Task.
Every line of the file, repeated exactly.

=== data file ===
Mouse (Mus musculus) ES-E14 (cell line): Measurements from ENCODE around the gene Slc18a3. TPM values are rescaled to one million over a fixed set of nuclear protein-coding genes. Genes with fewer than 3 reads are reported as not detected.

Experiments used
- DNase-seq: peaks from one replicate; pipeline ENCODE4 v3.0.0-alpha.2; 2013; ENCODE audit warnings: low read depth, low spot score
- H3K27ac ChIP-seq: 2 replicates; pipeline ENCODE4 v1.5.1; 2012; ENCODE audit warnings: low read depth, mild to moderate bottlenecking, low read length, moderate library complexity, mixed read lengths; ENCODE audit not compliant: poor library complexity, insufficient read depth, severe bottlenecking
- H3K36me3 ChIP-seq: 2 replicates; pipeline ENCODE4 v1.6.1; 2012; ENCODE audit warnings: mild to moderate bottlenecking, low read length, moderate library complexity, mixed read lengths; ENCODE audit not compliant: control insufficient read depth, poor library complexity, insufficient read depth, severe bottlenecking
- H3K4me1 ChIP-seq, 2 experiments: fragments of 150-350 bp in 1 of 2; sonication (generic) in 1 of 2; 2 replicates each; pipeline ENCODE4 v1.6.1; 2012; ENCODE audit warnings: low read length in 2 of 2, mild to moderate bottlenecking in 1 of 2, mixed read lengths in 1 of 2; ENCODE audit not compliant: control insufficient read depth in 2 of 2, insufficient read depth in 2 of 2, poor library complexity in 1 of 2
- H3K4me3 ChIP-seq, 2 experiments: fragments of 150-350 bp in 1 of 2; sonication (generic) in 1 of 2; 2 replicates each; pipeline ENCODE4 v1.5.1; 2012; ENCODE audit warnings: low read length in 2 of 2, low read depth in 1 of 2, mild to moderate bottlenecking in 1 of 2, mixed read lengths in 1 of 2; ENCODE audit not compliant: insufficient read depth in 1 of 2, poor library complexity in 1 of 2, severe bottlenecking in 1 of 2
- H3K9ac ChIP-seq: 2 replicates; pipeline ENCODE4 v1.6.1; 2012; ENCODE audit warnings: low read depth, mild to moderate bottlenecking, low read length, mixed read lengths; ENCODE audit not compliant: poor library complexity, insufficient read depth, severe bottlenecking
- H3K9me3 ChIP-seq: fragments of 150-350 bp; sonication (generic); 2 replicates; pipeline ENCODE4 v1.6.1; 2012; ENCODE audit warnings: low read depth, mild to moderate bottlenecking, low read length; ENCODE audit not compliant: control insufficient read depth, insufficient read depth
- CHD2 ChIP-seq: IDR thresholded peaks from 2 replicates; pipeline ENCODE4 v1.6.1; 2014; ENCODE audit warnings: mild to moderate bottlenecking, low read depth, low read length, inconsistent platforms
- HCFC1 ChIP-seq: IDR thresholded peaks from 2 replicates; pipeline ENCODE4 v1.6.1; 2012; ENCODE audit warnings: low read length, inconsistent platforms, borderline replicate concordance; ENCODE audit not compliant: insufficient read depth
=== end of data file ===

Mouse (Mus musculus) ES-E14 (cell line): Measurements from ENCODE around the gene Slc18a3. TPM values are rescaled to one million over a fixed set of nuclear protein-coding genes. Genes with fewer than 3 reads are reported as not detected.

Experiments used
- DNase-seq: peaks from one replicate; pipeline ENCODE4 v3.0.0-alpha.2; 2013; ENCODE audit warnings: low read depth, low spot score
- H3K27ac ChIP-seq: 2 replicates; pipeline ENCODE4 v1.5.1; 2012; ENCODE audit warnings: low read depth, mild to moderate bottlenecking, low read length, moderate library complexity, mixed read lengths; ENCODE audit not compliant: poor library complexity, insufficient read depth, severe bottlenecking
- H3K36me3 ChIP-seq: 2 replicates; pipeline ENCODE4 v1.6.1; 2012; ENCODE audit warnings: mild to moderate bottlenecking, low read length, moderate library complexity, mixed read lengths; ENCODE audit not compliant: control insufficient read depth, poor library complexity, insufficient read depth, severe bottlenecking
- H3K4me1 ChIP-seq, 2 experiments: fragments of 150-350 bp in 1 of 2; sonication (generic) in 1 of 2; 2 replicates each; pipeline ENCODE4 v1.6.1; 2012; ENCODE audit warnings: low read length in 2 of 2, mild to moderate bottlenecking in 1 of 2, mixed read lengths in 1 of 2; ENCODE audit not compliant: control insufficient read depth in 2 of 2, insufficient read depth in 2 of 2, poor library complexity in 1 of 2
- H3K4me3 ChIP-seq, 2 experiments: fragments of 150-350 bp in 1 of 2; sonication (generic) in 1 of 2; 2 replicates each; pipeline ENCODE4 v1.5.1; 2012; ENCODE audit warnings: low read length in 2 of 2, low read depth in 1 of 2, mild to moderate bottlenecking in 1 of 2, mixed read lengths in 1 of 2; ENCODE audit not compliant: insufficient read depth in 1 of 2, poor library complexity in 1 of 2, severe bottlenecking in 1 of 2
- H3K9ac ChIP-seq: 2 replicates; pipeline ENCODE4 v1.6.1; 2012; ENCODE audit warnings: low read depth, mild to moderate bottlenecking, low read length, mixed read lengths; ENCODE audit not compliant: poor library complexity, insufficient read depth, severe bottlenecking
- H3K9me3 ChIP-seq: fragments of 150-350 bp; sonication (generic); 2 replicates; pipeline ENCODE4 v1.6.1; 2012; ENCODE audit warnings: low read depth, mild to moderate bottlenecking, low read length; ENCODE audit not compliant: control insufficient read depth, insufficient read depth
- CHD2 ChIP-seq: IDR thresholded peaks from 2 replicates; pipeline ENCODE4 v1.6.1; 2014; ENCODE audit warnings: mild to moderate bottlenecking, low read depth, low read length, inconsistent platforms
- HCFC1 ChIP-seq: IDR thresholded peaks from 2 replicates; pipeline ENCODE4 v1.6.1; 2012; ENCODE audit warnings: low read length, inconsistent platforms, borderline replicate concordance; ENCODE audit not compliant: insufficient read depth